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Project Topic:

THE EXAMINATION OF THE ADMISSIBILITY OF FORENSIC EVIDENCE IN NIGERIA

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 Format: MS WORD ::   Chapters: 1-5 ::   Pages: 78 ::   Attributes: foot notes ::   2,745 people found this useful

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CHAPTER ONE

INTRODUCTION

  1. BACKGROUND OF THE STUDY

The advent of information technology has introduced humanity into an era of hi-tech communication on the digital platform. This is now the age of swift transfer of information, borderless transactions, electronic transactions (e-transactions)[1]. The automation has radically altered the landscape of human activities. These digital developments have also redefined the pattern of legal proceedings in courts of law across the globe. Therefore, it is imperative that the law must keep pace with modern developments (Akhihiero 2013). Thus, the use of computers and other forms of electronic storage and communications systems has risen sharply in commercial and financial transactions in Nigeria (Charles 2013). The use of digital evidence has increased in the past few decades as courts have allowed the use of e-mail, digital photographs, ATM transaction logs, word processing documents, instant message histories, files saved from accounting programs spreadsheets, internet browser histories, databases, the contents of computer memory, computer backups, computer printouts, Global Positioning System tracks, logs from electronic door locks, and digital video or audio files (Muzaffar 2013). Electronic evidence has therefore assumed a very important position in the adjudication of disputes or cases be they criminal or civil. The law of evidence in Nigeria made provisions for the admissibility of computer generated or electronic evidence through section 84 of the Evidence Act, 2011[2].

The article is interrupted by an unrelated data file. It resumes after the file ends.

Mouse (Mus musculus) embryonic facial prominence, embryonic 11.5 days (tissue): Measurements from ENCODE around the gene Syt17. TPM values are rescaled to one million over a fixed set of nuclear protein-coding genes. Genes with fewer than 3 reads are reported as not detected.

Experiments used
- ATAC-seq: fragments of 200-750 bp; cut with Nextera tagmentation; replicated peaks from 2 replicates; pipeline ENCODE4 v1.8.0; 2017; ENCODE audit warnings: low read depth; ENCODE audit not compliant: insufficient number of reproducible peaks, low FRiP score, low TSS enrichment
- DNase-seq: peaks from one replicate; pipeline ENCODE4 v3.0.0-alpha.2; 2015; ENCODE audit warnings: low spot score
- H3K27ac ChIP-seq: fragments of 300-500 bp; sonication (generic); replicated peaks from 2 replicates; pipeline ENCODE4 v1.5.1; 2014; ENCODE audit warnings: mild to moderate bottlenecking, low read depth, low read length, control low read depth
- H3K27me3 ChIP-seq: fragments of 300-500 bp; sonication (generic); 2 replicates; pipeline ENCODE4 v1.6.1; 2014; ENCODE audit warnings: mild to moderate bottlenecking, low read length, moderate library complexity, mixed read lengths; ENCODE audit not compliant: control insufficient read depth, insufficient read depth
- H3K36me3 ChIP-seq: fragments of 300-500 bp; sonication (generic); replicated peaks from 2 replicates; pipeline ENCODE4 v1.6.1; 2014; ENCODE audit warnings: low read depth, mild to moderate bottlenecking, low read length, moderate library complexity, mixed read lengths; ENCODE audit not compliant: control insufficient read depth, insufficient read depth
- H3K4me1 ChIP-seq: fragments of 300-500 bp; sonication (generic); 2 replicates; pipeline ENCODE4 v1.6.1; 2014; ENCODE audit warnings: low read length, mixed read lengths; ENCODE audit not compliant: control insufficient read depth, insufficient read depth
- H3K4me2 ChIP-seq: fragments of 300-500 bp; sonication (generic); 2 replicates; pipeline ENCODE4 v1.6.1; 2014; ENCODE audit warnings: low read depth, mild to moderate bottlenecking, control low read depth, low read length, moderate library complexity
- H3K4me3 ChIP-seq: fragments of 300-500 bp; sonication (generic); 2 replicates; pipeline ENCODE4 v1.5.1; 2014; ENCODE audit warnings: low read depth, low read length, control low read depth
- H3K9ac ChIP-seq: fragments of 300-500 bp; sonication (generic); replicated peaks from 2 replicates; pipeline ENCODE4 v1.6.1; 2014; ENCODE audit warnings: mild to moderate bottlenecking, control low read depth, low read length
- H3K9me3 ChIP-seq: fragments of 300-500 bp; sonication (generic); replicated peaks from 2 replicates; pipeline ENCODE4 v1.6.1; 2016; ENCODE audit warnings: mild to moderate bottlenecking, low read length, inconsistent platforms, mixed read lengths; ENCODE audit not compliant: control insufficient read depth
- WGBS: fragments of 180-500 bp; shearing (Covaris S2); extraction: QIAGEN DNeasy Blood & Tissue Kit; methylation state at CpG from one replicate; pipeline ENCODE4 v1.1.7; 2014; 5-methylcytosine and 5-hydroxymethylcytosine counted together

Forensic science ‘is a broad range of evidence related disciplines, some laboratory-based (as with nuclear and mitochondrial-DNA analysis, toxicology and drug analysis), others based on interpretation of observed patterns (as with fingerprints, writing samples, tool marks, bite marks, and specimens), and yet others based on a combination of experiential and scientific analysis (as with explosives and fire debris analysis, blood spatter analysis). In a court of law, the Judge is the decider of what facts establishes what consequence. Consequently evidence of forensic character can only rank as opinion but may be patronisingly referred to as ‘opinion evidence’. Opinion evidence is a sort of conclusion, ‘an inference from observed and communicable data’ or facts. The opinion may be given by way of oral testimony in court or may be in the form of a written report[3]. This distinction is important because evidence given as oral testimony may additionally be affected by other considerations that generally affect the evidential value of any oral testimony in court, just as a written report dumped on the court may carry no weight. As a general rule, opinion evidence is inadmissible; a witness may only speak of facts which he personally perceived, not of inferences drawn from those facts. To the general rule, however, are several exceptions in ss 68 to 76 Evidence Acts, two of which are relevant to our discourse. Firstly, an appropriately qualified expert may state his opinion on a matter calling for the expertise which he possesses. Secondly, a non-expert witness may state his opinion on a matter, not calling for any particular expertise, but as a way of conveying the facts, which he personally perceived. It is in the class of experts’ opinion that forensic evidence will obviously fall and our discussion will centre on this[4]. In any event, opinion evidence should be intended to provide decision-makers with information which is outside their experience or knowledge and the court should consider whether the witness is in any better position than the court is, to form an opinion or to draw inferences from the facts.4 Even at that, the common law prohibits opinion evidence from being given about a fact in issue (otherwise referred to as the ultimate issue) for that is the domain of the Judge alone.